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なんて is a colloquial variant of など. なんか is another one.


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According to Wikipedia, it would appear that there were in fact a wide range of characters used for any given sound prior to the de-facto standardization that was the creation of the Kana syllabaries (keeping in mind, of course, that at their roots the kana characters are either cursive forms of characters [ひらがな] or isolated elements of characters [カタカナ]). ...


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おてもと does refer to chopsticks but it is not "another word for chopsticks." That is, you won't say おてもとを取ってください nor 新しいおてもとを買ってこようかな. According to the source article that Chocolate's Wikipedia article mentions, the word came from a reference to "お手もと箸" (chopsticks for your personal use) in contrast to "お取り箸", which refers to chopsticks for shared dishes that ...


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校 isn't the character for "school", it's a character for "school". Here are some of the others: 塾, 学, 學, 宗, 斈, 泮, 黉, 院, 黌, ... Characters are not a neat logical mapping of one picture to one concept. In fact characters are not even Japanese, as I'm sure you know. Characters evolved over thousands of years in China. This means meanings changed, characters ...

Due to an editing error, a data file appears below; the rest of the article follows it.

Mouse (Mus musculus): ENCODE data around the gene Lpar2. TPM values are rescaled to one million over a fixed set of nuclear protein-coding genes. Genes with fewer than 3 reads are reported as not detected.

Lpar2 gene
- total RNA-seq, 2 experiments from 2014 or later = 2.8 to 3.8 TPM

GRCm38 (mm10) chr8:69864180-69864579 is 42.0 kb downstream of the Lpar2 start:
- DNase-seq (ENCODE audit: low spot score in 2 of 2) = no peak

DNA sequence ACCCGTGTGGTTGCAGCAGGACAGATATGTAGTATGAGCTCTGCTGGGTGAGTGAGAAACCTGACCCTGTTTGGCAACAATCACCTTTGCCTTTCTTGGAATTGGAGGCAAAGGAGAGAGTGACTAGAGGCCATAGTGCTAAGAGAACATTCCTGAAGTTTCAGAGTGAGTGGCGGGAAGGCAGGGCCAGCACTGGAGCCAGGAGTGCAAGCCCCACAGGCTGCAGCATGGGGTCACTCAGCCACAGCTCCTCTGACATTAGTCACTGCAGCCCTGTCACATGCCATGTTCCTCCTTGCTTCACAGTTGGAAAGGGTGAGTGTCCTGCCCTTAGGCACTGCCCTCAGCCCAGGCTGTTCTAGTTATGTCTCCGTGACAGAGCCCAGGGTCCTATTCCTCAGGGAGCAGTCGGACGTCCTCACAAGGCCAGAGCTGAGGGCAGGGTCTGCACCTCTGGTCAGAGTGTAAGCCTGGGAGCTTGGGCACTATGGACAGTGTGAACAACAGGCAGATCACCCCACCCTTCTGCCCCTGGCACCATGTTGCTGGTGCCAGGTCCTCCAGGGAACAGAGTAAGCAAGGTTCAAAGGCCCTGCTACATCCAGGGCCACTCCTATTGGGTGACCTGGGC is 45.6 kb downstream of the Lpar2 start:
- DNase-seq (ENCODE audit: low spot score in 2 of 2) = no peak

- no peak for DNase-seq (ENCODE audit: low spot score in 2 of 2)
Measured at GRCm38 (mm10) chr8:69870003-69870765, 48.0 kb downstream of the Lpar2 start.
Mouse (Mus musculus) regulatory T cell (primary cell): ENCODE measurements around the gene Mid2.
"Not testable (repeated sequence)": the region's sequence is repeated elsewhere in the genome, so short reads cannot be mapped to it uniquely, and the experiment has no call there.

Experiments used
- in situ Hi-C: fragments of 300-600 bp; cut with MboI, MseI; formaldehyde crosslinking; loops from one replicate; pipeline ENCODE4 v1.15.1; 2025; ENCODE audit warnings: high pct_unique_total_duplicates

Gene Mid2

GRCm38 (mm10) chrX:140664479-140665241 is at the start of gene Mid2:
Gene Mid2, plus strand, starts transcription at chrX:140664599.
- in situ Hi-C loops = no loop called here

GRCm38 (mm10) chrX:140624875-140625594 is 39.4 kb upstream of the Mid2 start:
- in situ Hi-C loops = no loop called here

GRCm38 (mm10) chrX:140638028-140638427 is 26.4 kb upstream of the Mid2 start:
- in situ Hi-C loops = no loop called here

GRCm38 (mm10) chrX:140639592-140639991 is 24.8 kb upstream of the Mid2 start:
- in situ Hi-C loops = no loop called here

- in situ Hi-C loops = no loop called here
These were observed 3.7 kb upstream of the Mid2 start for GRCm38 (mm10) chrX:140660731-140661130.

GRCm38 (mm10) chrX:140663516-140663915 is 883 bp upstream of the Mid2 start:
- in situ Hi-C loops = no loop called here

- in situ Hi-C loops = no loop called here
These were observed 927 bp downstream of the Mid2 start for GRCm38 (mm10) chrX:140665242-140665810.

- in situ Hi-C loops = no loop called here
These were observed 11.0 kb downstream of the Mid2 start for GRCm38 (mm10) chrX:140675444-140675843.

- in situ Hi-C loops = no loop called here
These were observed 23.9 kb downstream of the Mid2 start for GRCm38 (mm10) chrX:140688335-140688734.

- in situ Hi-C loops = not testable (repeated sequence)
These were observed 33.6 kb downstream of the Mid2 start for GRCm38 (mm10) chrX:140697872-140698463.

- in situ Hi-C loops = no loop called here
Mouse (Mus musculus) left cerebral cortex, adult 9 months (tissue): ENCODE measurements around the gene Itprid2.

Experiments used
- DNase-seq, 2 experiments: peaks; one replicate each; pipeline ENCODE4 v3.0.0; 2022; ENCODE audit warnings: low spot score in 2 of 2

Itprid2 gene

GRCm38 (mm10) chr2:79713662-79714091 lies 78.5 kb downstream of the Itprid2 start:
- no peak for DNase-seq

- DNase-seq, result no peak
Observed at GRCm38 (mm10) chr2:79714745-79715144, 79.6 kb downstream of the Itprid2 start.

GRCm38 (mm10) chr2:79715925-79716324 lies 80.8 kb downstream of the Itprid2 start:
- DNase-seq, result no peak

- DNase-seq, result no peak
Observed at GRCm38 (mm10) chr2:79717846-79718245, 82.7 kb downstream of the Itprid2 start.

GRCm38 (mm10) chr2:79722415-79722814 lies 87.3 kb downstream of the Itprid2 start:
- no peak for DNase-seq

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Well, for starters, 校 also has the meaning of "proof" (as in a proof print of something; not "proof" as in evidence) which is associated with its additional 音読み "きょう". That aside, 漢語 very strongly favors multi-character compounds. With simpler concepts it therefore makes sense to choose two characters with similar meanings to convey it, after which one of ...


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Thousands of 熟語s in Japanese are created in such a way. 岩石(がんせき) ≒ 岩(いわ) (rock) 河川(かせん) ≒ 川(かわ) (river) 絵画(かいが) ≒ 絵(え) (picture) 自己(じこ) ≒ 己(おのれ) (oneself) 身体(しんたい) ≒ 体(からだ) (body) I don't know the reason. That's how it is. EDIT: Japanese Wikipedia describes the simple reason. One kanji character was not long enough to be distinguishable with each other ...


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As evidenced by this question on oshiete, Japanese people don't really know either. The asker doesn't understand why there are subtitles being placed on screen, even for when someone like the Prime Minister is saying something in clear Japanese. The answerers agree, that they don't understand why, and put forward their best guesses. Here, too, is a ...



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